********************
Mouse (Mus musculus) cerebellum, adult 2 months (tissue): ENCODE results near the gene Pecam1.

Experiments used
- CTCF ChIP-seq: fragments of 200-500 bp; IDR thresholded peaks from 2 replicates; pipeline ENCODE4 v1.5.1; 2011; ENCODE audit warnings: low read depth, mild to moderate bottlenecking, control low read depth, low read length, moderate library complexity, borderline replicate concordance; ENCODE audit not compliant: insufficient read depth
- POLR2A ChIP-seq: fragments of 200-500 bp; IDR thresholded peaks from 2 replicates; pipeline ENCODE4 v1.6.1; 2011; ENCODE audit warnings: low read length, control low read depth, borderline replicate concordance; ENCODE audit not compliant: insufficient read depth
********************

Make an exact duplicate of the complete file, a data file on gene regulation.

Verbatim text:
Mouse (Mus musculus) cerebellum, adult 2 months (tissue): ENCODE results near the gene Pecam1.

Experiments used
- CTCF ChIP-seq: fragments of 200-500 bp; IDR thresholded peaks from 2 replicates; pipeline ENCODE4 v1.5.1; 2011; ENCODE audit warnings: low read depth, mild to moderate bottlenecking, control low read depth, low read length, moderate library complexity, borderline replicate concordance; ENCODE audit not compliant: insufficient read depth
- POLR2A ChIP-seq: fragments of 200-500 bp; IDR thresholded peaks from 2 replicates; pipeline ENCODE4 v1.6.1; 2011; ENCODE audit warnings: low read length, control low read depth, borderline replicate concordance; ENCODE audit not compliant: insufficient read depth